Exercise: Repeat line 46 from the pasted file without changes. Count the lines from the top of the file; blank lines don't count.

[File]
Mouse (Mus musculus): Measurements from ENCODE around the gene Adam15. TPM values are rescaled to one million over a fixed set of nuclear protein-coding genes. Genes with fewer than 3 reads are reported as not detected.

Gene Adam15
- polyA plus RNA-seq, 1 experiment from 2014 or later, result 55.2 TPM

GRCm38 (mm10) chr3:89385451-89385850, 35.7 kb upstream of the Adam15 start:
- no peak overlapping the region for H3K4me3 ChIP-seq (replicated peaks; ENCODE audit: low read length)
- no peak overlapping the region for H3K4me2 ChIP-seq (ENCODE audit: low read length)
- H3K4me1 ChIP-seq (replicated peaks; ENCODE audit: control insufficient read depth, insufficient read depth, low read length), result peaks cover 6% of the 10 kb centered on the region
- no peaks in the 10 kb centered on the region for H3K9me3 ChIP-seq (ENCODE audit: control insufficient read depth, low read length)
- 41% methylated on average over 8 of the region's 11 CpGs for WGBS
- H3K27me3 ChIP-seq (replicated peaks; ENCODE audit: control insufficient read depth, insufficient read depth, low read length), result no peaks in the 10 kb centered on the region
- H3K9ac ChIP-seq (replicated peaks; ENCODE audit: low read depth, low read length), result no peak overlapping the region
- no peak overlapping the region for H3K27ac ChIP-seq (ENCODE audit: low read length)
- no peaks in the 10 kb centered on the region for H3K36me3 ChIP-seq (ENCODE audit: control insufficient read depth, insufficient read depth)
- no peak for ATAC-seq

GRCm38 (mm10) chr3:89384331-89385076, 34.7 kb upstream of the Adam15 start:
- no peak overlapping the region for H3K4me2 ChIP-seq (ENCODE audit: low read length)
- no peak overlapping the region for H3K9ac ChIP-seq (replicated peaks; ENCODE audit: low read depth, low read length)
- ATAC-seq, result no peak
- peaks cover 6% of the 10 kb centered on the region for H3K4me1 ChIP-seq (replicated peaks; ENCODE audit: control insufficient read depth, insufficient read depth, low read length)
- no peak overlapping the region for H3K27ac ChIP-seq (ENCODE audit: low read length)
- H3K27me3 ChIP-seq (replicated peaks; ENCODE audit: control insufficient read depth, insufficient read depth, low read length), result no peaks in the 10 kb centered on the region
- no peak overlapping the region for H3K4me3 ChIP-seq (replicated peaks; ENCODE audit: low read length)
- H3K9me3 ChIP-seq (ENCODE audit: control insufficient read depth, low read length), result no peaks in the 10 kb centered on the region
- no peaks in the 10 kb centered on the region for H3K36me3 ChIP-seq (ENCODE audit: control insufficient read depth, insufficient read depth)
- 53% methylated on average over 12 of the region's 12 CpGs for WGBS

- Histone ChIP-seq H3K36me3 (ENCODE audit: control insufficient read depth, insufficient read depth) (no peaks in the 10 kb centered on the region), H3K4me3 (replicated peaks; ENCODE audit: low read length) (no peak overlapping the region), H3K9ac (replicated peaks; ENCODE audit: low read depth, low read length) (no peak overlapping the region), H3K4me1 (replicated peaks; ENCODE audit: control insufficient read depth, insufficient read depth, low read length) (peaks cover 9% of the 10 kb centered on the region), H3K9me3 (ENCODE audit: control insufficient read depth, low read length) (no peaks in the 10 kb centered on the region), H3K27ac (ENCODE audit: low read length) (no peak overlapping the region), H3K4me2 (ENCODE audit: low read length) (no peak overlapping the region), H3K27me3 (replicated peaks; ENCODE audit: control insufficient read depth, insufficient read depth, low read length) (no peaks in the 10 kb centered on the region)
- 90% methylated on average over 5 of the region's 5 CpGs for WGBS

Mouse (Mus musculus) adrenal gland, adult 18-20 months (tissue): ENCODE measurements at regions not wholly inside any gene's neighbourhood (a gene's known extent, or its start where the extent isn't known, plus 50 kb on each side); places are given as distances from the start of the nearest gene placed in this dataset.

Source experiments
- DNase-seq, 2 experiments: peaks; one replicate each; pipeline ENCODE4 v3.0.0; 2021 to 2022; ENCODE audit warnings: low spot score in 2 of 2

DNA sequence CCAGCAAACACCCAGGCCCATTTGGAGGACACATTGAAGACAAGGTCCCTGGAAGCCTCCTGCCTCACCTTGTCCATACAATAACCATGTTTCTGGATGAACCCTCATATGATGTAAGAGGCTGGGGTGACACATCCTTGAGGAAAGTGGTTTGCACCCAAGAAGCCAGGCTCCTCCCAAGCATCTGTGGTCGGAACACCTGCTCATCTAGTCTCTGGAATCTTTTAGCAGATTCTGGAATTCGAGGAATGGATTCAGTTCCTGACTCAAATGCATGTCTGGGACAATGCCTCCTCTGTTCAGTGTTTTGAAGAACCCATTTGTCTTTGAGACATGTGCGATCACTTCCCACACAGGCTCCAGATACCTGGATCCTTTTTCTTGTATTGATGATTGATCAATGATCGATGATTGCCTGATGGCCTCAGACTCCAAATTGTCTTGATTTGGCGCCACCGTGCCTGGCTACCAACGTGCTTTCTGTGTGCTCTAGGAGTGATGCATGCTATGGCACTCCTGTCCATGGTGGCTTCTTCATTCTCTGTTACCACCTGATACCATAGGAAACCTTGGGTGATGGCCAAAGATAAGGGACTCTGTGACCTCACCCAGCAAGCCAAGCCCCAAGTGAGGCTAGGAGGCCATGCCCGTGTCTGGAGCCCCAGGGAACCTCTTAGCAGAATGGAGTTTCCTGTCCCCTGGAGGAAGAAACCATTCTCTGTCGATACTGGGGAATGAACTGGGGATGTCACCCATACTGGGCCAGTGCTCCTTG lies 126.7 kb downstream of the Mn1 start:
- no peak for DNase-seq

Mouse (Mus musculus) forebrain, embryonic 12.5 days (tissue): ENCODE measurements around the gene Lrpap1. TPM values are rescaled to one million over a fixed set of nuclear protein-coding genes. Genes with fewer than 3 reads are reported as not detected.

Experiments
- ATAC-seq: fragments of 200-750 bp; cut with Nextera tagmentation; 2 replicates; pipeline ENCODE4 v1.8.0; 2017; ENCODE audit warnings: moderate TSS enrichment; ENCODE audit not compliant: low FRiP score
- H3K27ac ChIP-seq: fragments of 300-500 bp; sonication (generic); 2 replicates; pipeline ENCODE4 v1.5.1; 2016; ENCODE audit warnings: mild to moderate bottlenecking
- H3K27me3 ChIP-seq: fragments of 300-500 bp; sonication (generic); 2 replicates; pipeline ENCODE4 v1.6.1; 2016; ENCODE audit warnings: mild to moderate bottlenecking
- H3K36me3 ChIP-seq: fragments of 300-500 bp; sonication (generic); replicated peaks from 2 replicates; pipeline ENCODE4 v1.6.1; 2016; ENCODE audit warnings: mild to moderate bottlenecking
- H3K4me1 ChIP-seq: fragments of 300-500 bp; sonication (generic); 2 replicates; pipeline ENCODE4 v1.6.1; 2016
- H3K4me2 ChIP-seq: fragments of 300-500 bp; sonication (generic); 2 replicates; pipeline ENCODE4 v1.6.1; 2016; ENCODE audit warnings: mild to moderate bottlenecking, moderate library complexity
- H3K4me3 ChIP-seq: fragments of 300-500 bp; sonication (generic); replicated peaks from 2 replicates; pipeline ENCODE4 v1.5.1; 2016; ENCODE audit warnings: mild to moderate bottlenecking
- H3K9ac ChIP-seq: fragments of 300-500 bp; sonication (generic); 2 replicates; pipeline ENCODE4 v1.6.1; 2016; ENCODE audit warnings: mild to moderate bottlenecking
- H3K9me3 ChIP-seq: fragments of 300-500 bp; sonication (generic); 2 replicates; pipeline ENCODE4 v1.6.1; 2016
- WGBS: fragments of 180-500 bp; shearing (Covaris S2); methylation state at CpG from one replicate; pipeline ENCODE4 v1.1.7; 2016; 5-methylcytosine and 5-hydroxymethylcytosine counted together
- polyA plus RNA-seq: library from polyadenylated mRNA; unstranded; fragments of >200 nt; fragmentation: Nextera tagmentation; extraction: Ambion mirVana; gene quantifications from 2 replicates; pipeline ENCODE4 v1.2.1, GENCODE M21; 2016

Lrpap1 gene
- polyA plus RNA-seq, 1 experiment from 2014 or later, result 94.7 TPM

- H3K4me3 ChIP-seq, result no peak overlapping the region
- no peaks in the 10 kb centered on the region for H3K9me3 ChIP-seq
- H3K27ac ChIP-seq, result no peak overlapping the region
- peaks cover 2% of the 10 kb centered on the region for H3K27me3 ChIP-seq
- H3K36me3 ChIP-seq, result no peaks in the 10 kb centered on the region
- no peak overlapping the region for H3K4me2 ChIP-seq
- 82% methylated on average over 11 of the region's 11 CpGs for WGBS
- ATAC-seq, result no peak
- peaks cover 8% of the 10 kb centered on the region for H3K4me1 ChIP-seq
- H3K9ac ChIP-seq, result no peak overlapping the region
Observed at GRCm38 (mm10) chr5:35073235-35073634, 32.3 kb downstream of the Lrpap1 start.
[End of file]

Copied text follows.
Lrpap1 gene